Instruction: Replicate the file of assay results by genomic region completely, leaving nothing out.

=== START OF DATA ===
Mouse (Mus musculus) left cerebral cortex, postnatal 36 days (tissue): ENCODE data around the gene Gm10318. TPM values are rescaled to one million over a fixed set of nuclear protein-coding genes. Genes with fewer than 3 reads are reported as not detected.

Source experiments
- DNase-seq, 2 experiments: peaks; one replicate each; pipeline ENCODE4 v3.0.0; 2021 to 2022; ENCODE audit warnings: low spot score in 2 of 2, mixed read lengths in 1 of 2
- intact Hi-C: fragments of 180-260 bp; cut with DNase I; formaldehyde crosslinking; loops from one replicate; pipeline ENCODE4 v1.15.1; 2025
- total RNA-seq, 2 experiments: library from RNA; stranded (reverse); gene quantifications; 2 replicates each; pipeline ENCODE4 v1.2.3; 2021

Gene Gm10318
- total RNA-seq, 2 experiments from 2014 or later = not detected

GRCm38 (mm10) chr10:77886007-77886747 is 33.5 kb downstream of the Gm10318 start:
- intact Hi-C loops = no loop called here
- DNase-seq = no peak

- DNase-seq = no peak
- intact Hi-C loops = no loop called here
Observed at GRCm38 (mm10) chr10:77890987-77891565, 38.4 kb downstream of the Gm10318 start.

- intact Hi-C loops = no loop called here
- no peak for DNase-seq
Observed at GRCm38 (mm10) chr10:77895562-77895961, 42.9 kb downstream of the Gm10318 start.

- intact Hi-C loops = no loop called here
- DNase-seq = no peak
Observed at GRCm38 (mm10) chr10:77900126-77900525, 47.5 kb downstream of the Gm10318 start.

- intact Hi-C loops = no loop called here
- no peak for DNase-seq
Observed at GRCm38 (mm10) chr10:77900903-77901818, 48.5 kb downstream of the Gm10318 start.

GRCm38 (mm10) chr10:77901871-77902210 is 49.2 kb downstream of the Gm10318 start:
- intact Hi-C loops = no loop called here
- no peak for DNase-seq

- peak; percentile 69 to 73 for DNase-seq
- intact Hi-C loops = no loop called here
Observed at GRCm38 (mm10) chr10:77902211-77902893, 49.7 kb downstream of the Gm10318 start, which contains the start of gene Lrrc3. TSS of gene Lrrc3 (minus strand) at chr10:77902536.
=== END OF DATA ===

Mouse (Mus musculus) left cerebral cortex, postnatal 36 days (tissue): ENCODE data around the gene Gm10318. TPM values are rescaled to one million over a fixed set of nuclear protein-coding genes. Genes with fewer than 3 reads are reported as not detected.

Source experiments
- DNase-seq, 2 experiments: peaks; one replicate each; pipeline ENCODE4 v3.0.0; 2021 to 2022; ENCODE audit warnings: low spot score in 2 of 2, mixed read lengths in 1 of 2
- intact Hi-C: fragments of 180-260 bp; cut with DNase I; formaldehyde crosslinking; loops from one replicate; pipeline ENCODE4 v1.15.1; 2025
- total RNA-seq, 2 experiments: library from RNA; stranded (reverse); gene quantifications; 2 replicates each; pipeline ENCODE4 v1.2.3; 2021

Gene Gm10318
- total RNA-seq, 2 experiments from 2014 or later = not detected

GRCm38 (mm10) chr10:77886007-77886747 is 33.5 kb downstream of the Gm10318 start:
- intact Hi-C loops = no loop called here
- DNase-seq = no peak

- DNase-seq = no peak
- intact Hi-C loops = no loop called here
Observed at GRCm38 (mm10) chr10:77890987-77891565, 38.4 kb downstream of the Gm10318 start.

- intact Hi-C loops = no loop called here
- no peak for DNase-seq
Observed at GRCm38 (mm10) chr10:77895562-77895961, 42.9 kb downstream of the Gm10318 start.

- intact Hi-C loops = no loop called here
- DNase-seq = no peak
Observed at GRCm38 (mm10) chr10:77900126-77900525, 47.5 kb downstream of the Gm10318 start.

- intact Hi-C loops = no loop called here
- no peak for DNase-seq
Observed at GRCm38 (mm10) chr10:77900903-77901818, 48.5 kb downstream of the Gm10318 start.

GRCm38 (mm10) chr10:77901871-77902210 is 49.2 kb downstream of the Gm10318 start:
- intact Hi-C loops = no loop called here
- no peak for DNase-seq

- peak; percentile 69 to 73 for DNase-seq
- intact Hi-C loops = no loop called here
Observed at GRCm38 (mm10) chr10:77902211-77902893, 49.7 kb downstream of the Gm10318 start, which contains the start of gene Lrrc3. TSS of gene Lrrc3 (minus strand) at chr10:77902536.